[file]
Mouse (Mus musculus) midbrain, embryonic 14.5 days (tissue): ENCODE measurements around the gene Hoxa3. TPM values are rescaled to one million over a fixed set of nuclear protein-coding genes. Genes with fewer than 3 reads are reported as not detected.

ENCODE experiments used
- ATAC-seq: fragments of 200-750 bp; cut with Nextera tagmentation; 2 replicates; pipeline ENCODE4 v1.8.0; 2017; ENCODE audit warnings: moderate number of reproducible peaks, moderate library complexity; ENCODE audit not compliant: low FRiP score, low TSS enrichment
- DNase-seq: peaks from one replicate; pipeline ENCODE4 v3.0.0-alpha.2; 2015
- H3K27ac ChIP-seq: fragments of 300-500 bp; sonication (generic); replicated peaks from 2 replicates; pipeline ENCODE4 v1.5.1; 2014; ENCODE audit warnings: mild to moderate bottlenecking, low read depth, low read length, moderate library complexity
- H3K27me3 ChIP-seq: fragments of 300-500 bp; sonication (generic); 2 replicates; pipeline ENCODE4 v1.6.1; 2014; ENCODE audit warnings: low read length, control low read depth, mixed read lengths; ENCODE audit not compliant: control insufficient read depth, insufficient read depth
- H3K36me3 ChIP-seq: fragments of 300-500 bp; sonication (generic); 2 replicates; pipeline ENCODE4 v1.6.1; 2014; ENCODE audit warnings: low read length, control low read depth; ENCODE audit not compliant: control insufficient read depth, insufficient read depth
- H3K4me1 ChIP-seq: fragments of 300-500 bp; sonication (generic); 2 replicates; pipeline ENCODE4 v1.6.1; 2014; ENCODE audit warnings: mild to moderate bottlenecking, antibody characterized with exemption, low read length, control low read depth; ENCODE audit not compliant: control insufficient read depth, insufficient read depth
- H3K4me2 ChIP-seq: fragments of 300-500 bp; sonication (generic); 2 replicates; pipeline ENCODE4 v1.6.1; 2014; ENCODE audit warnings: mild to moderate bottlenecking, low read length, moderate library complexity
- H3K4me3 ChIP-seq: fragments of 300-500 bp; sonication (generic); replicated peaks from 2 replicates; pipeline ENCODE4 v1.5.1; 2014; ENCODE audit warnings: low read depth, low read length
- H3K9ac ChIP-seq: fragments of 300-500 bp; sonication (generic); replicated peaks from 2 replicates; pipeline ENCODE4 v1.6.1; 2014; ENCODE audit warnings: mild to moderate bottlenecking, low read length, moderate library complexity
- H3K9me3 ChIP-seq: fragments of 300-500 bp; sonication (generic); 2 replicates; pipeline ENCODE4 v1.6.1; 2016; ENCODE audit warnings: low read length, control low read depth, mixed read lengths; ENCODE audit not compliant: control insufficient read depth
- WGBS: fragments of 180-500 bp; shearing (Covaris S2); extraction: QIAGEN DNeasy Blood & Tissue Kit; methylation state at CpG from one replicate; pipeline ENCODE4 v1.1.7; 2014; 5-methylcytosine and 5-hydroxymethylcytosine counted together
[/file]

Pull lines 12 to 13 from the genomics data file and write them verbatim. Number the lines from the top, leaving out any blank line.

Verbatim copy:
- H3K9me3 ChIP-seq: fragments of 300-500 bp; sonication (generic); 2 replicates; pipeline ENCODE4 v1.6.1; 2016; ENCODE audit warnings: low read length, control low read depth, mixed read lengths; ENCODE audit not compliant: control insufficient read depth
- WGBS: fragments of 180-500 bp; shearing (Covaris S2); extraction: QIAGEN DNeasy Blood & Tissue Kit; methylation state at CpG from one replicate; pipeline ENCODE4 v1.1.7; 2014; 5-methylcytosine and 5-hydroxymethylcytosine counted together